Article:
But I’m guessing he’ll have a few more fans than normal cheering for him this weekend.

You also can follow me on Twitter @MikeMillerNBC.

SUNDAY’S SNACKS: No. 7 Oklahoma, No. 23 Xavier roll

Ryan Spangler
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This will be updated throughout the evening.


No. 7 Oklahoma 65, Wisconsin 48: One team returned most of its rotation from a season ago and has its roles (for the most part) defined, while the other is still figuring out how its pieces fit together. That was one of the big differences between the Sooners and Badgers in Norman, as Oklahoma got out to a quick start and won comfortably. Ryan Spangler led four Sooners in double figures with 20 points while also grabbing 14 rebounds. Nigel Hayes scored 20 for Wisconsin but did so on 5-for-17 shooting, and as a team the Badgers shot 23.5 percent.

No. 23 Xavier 90, Dayton 61: The rivals’ first meeting since 2013 lacked drama in the second half, as the Musketeers went on a 21-0 run and led by as many as 29 points. Edmond Sumner led the balanced attack with 14 points, with eight Musketeers scoring eight points or more. More can be read about this game here.

Monmouth 83, USC 73: The Hawks avenged their first loss of the season, beating the Trojans in the third place game at the AdvoCare Invitational. Justin Robinson scored 26 points, setting a record for points in the event (passing Michael Beasley), and Monmouth now has three wins over power conference teams (UCLA, Notre Dame and USC). Given their talent and résumé to this point, Monmouth will be a team to keep an eye on as the season progresses.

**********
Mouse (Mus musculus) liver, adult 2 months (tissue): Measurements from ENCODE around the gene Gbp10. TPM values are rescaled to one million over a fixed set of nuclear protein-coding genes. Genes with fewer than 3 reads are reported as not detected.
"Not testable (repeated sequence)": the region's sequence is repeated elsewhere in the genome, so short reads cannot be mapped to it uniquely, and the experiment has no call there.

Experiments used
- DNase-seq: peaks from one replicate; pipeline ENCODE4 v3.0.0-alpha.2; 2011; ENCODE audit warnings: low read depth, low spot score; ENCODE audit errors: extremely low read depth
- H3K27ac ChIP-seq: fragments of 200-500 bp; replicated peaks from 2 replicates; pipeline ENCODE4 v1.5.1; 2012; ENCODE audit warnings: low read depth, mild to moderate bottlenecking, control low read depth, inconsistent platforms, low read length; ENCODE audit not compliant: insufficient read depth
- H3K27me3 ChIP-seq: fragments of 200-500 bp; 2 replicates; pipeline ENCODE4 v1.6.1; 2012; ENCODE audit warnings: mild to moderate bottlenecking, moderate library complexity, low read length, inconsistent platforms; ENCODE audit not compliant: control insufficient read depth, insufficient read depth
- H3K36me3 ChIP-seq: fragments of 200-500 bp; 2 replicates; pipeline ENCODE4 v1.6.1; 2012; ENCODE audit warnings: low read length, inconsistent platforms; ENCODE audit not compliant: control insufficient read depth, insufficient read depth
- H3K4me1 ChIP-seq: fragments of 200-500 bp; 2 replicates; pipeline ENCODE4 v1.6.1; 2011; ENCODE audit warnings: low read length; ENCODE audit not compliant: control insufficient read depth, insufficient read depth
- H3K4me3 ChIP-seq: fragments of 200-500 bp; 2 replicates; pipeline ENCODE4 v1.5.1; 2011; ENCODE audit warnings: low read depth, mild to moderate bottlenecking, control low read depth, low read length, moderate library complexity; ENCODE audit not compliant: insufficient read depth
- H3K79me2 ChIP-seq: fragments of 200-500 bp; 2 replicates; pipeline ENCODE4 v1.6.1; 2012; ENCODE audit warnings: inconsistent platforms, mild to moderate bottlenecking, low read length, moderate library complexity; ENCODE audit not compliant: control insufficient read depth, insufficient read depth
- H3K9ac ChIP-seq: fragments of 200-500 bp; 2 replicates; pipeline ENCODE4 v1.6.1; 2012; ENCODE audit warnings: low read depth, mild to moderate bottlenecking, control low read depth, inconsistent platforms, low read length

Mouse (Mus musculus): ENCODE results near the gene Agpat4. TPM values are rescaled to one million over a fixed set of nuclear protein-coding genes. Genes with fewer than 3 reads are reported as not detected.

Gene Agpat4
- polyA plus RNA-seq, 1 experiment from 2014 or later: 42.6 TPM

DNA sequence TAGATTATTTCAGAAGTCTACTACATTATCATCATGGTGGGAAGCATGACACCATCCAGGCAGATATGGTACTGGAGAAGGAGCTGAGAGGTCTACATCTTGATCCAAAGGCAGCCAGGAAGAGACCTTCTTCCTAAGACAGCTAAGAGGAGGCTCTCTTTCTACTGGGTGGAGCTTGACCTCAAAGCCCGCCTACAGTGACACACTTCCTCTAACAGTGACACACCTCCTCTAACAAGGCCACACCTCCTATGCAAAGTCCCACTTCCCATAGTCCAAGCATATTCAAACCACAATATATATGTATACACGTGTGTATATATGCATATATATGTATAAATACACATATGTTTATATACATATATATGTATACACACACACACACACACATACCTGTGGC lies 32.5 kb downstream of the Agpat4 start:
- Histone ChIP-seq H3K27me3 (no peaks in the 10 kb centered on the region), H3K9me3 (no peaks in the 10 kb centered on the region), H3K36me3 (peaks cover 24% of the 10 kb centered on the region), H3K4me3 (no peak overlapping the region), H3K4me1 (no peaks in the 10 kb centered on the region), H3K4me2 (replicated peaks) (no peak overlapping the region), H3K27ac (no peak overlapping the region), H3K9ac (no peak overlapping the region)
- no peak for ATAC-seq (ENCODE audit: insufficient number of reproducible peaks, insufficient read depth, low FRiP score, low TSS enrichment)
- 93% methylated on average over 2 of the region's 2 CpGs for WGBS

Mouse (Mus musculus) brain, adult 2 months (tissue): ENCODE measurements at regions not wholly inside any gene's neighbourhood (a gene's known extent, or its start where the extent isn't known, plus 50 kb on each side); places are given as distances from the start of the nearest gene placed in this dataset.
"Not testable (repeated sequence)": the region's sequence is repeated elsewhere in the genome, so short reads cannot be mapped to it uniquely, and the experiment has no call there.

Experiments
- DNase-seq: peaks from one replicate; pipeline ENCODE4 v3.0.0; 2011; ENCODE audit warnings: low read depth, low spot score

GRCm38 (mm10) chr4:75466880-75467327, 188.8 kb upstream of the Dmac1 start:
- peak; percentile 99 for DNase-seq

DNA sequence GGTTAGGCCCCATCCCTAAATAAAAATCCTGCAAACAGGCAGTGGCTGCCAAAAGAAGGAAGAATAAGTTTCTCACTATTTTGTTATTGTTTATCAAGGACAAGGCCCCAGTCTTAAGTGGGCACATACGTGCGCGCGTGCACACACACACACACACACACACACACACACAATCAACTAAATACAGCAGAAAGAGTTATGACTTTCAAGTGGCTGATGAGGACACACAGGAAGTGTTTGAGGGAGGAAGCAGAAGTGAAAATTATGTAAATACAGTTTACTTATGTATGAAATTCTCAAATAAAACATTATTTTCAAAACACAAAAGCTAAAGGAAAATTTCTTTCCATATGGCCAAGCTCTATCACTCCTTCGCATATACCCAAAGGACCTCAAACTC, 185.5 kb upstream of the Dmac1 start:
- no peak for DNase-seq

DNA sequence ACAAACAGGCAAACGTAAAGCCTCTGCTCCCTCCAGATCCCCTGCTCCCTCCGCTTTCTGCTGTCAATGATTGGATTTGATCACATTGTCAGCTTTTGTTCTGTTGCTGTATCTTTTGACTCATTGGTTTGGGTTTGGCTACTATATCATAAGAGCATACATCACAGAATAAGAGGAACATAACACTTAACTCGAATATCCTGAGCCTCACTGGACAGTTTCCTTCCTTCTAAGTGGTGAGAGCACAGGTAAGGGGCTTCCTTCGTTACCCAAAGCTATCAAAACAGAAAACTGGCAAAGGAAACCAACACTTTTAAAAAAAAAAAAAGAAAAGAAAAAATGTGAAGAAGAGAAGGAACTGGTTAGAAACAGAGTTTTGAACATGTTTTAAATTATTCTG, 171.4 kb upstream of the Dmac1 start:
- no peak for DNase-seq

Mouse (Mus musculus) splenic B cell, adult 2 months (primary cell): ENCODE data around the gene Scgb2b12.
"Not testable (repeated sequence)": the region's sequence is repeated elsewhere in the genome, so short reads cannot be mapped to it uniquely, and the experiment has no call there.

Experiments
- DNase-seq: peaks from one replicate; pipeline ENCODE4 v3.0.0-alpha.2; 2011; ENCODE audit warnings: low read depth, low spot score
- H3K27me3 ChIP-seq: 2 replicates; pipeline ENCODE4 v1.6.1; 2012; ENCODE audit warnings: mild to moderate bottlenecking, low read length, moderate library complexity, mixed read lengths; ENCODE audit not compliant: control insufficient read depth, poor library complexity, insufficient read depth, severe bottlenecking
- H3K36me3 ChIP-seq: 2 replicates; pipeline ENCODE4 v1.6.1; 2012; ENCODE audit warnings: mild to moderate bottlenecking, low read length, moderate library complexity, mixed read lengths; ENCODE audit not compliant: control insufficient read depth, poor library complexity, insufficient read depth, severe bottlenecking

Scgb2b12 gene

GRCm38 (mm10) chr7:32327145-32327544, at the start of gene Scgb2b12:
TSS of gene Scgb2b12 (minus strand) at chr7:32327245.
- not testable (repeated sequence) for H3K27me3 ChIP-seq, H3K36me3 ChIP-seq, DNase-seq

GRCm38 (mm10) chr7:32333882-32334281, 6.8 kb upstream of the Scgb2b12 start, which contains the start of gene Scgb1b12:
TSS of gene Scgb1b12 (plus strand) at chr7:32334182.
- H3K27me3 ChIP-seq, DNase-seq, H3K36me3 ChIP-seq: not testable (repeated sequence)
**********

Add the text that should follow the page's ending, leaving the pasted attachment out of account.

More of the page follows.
Ryan Spangler, Oklahoma: 20 points and 14 rebounds in the Sooners’ 65-48 home win over Wisconsin.

Egidijus Mockevicius, Evansville: Mockevicius scored 21 points and grabbed 16 rebounds in the Purple Aces’ 75-56 win over UC Irvine.

Miles Wright, Dartmouth: Wright scored 39 points (13-for-22 FG) and grabbed six rebounds in Dartmouth’s 79-56 win over LIU Brooklyn.


Bronson Koenig, Wisconsin: Everyone struggled for the Badgers including Koenig, who shot 3-for-18 from the field in their loss at No. 7 Oklahoma.

Anthony Drmic, Boise State: In the Broncos’ loss to No. 11 Arizona, Drmic scored eight points but shot 1-for-12 from the field and committed six turnovers.


  • Grayson Allen scored 22 points and Luke Kennard added 22 off the bench as No. 6 Duke handed Utah State its first loss, 82-52.
  • No. 20 Wichita State completed its trip to the AdvoCare Invitational with an 84-61 loss to Iowa. The Shockers are shorthanded with Fred VanVleet, Landry Shamet and Anton Grady all sitting out, but the losses make upcoming opportunities for quality wins even more important.
  • Keith Frazier scored 23 points and freshman Jarrey Foster tallied 15 off the bench as No. 25 SMU took care of Brown, 77-69.
  • No. 11 Arizona beat Boise State for the second time in ten days, winning third place at the DirecTV Wooden Legacy by the final score of 68-59. Kadeem Allen and Allonzo Trier scored 13 points apiece, with Allen also grabbing seven rebounds.


  • Haanif Cheatham scored 24 points and Duane Wilson added 16 as Marquette beat Jackson State 80-61 in Milwaukee.
  • Four McGlynn scored a career-high 27 points in Rhode Island’s 82-57 win over Rider. He and freshman Christion Thompson, key players with E.C. Matthews out for the season, combined to shoot 9-for-15 from three.